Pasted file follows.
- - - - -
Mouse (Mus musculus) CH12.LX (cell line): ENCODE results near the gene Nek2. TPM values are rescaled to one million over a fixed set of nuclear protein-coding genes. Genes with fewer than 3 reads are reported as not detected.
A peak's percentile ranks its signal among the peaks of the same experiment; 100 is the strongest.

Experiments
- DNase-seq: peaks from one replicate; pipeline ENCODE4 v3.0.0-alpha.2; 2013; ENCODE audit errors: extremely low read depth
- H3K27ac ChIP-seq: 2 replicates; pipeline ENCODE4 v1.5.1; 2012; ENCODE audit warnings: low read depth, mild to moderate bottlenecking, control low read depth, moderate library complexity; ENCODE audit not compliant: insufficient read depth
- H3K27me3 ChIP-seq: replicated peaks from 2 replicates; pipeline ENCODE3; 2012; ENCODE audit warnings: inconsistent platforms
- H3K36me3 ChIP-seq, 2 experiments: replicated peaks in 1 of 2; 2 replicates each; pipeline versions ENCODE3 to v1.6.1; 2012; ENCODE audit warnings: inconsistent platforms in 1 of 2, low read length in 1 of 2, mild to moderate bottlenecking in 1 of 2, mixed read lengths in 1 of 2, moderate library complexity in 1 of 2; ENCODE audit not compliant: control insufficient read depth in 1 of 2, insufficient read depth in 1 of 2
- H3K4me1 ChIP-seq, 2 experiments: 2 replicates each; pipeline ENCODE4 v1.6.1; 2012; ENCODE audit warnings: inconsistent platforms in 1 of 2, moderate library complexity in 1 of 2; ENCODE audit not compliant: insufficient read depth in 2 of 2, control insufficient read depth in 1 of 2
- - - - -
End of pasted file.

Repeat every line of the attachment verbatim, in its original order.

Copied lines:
Mouse (Mus musculus) CH12.LX (cell line): ENCODE results near the gene Nek2. TPM values are rescaled to one million over a fixed set of nuclear protein-coding genes. Genes with fewer than 3 reads are reported as not detected.
A peak's percentile ranks its signal among the peaks of the same experiment; 100 is the strongest.

Experiments
- DNase-seq: peaks from one replicate; pipeline ENCODE4 v3.0.0-alpha.2; 2013; ENCODE audit errors: extremely low read depth
- H3K27ac ChIP-seq: 2 replicates; pipeline ENCODE4 v1.5.1; 2012; ENCODE audit warnings: low read depth, mild to moderate bottlenecking, control low read depth, moderate library complexity; ENCODE audit not compliant: insufficient read depth
- H3K27me3 ChIP-seq: replicated peaks from 2 replicates; pipeline ENCODE3; 2012; ENCODE audit warnings: inconsistent platforms
- H3K36me3 ChIP-seq, 2 experiments: replicated peaks in 1 of 2; 2 replicates each; pipeline versions ENCODE3 to v1.6.1; 2012; ENCODE audit warnings: inconsistent platforms in 1 of 2, low read length in 1 of 2, mild to moderate bottlenecking in 1 of 2, mixed read lengths in 1 of 2, moderate library complexity in 1 of 2; ENCODE audit not compliant: control insufficient read depth in 1 of 2, insufficient read depth in 1 of 2
- H3K4me1 ChIP-seq, 2 experiments: 2 replicates each; pipeline ENCODE4 v1.6.1; 2012; ENCODE audit warnings: inconsistent platforms in 1 of 2, moderate library complexity in 1 of 2; ENCODE audit not compliant: insufficient read depth in 2 of 2, control insufficient read depth in 1 of 2